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Monday, February 20, 2012

XAML binding to CompositeCollection

Some times there is a need to display in your ItemsControl (like TreeView or ListBox) some compound collection, which consists from several collections of elements.
Well, microsoft provides us CompositeCollection and CollectionContainer classes for this purpose. However it is a real pain to use data binding with this classes in XAML. Here is one of solution suggested, which looks a bit ugly if you ask me: http://wilberbeast.com/2011/05/31/compositecollection-binding-problem/

I'll show you alternative you can use to make it looks a bit better and neat.

For example I have a view model of Survey, which has properties:

public class SurveyViewModel{
       public InstructionsModel Instructions {get;}
       public ObservableCollection<QuestionModel> Children {get;}
       public ReviewModel Review {get;}
}

And I need to display in a listbox the following items:
[Instructions]
[Question1]

[Question2]
...
[QuestionN]
[Review]

I keep in mind that Children collection can be updated - in that case ListBox must  be automagically refreshed (new element might be added/removed by some action buttons).
I want to each item to be displayed in a different manner based on its type and associated DataTemplate.In order to do that, i need to assign in myListBox.ItemsSource to CompositeCollection with CollectionContainers inside. But if you will try it you will see how many gabage you will have to put in different parts of your XAML. Here is the alternative approach how I do it now:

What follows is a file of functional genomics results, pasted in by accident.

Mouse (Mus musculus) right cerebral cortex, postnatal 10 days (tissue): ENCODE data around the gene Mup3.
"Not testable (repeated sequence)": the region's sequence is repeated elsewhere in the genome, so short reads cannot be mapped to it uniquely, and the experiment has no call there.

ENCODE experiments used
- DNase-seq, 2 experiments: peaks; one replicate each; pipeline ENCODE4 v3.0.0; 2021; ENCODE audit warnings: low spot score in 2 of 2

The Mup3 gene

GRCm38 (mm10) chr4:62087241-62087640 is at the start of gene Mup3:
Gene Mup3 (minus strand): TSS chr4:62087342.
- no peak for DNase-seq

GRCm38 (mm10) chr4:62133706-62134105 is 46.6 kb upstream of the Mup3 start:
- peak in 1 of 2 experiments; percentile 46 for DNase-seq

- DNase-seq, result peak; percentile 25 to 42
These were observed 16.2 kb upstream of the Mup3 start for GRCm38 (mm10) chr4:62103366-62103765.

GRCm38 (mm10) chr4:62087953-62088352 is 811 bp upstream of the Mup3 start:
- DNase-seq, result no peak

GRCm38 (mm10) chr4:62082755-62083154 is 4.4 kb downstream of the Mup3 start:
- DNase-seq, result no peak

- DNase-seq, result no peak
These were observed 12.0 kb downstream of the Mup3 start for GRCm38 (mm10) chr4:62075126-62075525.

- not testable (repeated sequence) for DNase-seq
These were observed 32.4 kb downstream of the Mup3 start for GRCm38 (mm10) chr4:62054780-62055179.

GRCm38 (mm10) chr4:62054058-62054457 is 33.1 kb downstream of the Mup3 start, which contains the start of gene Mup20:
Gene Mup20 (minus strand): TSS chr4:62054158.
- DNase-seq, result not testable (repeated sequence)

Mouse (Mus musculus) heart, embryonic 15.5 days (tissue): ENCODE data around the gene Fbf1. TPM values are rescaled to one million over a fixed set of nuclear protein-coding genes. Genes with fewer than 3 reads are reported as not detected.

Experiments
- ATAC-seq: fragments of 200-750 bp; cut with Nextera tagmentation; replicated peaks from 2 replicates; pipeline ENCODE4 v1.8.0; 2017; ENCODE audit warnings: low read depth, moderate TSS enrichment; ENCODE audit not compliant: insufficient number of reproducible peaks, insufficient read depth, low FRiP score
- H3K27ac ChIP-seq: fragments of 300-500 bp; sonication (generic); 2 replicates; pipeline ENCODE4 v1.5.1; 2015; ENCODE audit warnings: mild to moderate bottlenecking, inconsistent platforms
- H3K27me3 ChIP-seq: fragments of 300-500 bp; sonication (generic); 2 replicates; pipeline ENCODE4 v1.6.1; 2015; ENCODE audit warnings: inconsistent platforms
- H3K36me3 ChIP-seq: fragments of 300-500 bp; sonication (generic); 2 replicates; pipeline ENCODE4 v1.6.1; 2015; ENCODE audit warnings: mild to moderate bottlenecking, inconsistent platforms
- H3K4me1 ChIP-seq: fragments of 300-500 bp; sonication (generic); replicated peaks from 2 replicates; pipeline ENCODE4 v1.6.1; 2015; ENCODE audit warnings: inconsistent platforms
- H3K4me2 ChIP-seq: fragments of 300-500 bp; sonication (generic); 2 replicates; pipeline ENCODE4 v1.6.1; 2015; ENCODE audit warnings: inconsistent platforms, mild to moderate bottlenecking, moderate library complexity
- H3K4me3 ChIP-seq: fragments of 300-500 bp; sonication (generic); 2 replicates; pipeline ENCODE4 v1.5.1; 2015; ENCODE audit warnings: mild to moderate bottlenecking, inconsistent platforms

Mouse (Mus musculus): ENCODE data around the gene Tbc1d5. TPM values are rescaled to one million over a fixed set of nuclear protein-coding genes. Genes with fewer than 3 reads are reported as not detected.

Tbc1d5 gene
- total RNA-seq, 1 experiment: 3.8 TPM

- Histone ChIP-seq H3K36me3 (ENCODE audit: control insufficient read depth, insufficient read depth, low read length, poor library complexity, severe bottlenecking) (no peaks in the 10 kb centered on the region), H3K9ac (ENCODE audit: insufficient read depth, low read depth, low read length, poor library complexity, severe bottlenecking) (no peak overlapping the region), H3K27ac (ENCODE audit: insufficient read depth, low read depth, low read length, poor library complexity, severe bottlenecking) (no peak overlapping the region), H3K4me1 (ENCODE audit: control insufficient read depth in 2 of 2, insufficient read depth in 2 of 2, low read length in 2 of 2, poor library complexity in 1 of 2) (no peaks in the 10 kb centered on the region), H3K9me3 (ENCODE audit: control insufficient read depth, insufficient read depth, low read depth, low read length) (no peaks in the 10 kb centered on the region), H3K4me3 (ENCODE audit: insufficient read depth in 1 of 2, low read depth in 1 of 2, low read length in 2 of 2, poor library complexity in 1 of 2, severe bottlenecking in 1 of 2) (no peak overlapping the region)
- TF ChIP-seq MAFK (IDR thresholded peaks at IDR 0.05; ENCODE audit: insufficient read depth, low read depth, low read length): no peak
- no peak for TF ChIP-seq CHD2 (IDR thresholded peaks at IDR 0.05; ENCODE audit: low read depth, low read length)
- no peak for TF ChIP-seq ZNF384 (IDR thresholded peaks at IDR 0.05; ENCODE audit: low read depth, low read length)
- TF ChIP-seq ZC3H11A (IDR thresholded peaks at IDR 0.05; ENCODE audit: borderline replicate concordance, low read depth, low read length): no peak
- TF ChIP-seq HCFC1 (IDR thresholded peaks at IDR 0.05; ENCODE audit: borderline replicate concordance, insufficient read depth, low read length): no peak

<TreeView
    x:Name="tvSurvey">
    <TreeView.ItemsSource>
        <MultiBinding>
            <MultiBinding.Converter>
                <local:CompositeCollectionConverter />
            MultiBinding.Converter>
            <Binding Path="ViewModel.Instructions" />
            <Binding Path="ViewModel.Children" />
            <Binding Path="ViewModel.Review" />
        </MultiBinding>
    </TreeView.ItemsSource>
...
     TreeView.Resources with datatemplates for:
     InstructionsModel, QuestionModel, ReviewModel
...
</TreeView>

As you already may see there is no magic here: just use MultiBinding, which supports current DataContext (unlike CollectionContainer) plus CompositeCollectionConverter (IMultiValueConverter) for converting multibinding to composite collection.

Here is the code of CompositeCollectionConverter:


    public class CompositeCollectionConverter:IMultiValueConverter
    {
 
        public object Convert(object[] values
            , Type targetType
            , object parameter
            , System.Globalization.CultureInfo culture)
        {
            var res = new CompositeCollection();
            foreach (var item in values)
                if (item is IEnumerable) 
                    res.Add(new CollectionContainer() 
                            { 
                                Collection = item as IEnumerable 
                            });
                else res.Add(item);
            return res;
        }
 
        public object[] ConvertBack(object value
            , Type[] targetTypes
            , object parameter
            , System.Globalization.CultureInfo culture)
        {
            throw new NotImplementedException();
        }
    }



Enjoy :-)